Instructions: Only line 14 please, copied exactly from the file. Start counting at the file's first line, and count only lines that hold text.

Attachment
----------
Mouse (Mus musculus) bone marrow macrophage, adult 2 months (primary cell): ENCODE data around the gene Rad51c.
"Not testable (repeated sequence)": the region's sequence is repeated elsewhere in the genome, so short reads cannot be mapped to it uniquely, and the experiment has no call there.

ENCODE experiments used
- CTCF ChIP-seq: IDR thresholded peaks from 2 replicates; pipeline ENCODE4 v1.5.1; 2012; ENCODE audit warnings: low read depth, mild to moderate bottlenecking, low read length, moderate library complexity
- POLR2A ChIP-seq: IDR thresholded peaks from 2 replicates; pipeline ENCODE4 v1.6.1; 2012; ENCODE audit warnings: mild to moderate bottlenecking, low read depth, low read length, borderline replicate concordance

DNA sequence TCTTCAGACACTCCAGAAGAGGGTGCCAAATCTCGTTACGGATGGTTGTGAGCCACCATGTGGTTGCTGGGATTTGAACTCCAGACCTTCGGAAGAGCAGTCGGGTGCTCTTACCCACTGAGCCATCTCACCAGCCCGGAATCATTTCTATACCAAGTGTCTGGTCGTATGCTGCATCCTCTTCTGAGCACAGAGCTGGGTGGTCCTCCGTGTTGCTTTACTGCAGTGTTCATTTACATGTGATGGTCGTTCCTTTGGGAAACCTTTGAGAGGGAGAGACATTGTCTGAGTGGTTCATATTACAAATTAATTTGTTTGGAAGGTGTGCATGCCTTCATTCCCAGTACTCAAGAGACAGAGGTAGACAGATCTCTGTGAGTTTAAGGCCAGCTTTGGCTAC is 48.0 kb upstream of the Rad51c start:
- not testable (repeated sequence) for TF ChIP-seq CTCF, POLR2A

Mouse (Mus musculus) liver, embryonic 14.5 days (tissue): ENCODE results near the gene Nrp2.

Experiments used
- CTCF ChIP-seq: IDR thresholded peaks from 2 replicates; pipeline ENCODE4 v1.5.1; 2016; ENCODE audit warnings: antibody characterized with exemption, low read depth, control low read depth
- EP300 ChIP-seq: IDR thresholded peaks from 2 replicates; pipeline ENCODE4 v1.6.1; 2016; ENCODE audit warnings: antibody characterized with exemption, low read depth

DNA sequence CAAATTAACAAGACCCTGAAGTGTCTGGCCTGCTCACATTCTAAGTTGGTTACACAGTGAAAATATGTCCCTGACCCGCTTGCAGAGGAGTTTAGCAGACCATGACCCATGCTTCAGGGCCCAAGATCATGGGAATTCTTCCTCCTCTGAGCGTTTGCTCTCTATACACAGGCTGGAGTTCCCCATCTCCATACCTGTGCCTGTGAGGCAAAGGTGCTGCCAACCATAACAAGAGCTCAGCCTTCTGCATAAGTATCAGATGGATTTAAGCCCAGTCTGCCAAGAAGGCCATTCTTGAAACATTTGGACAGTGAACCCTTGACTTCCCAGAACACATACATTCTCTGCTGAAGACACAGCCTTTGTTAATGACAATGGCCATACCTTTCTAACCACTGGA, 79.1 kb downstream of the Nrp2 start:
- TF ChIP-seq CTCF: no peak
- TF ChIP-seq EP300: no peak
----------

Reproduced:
- TF ChIP-seq EP300: no peak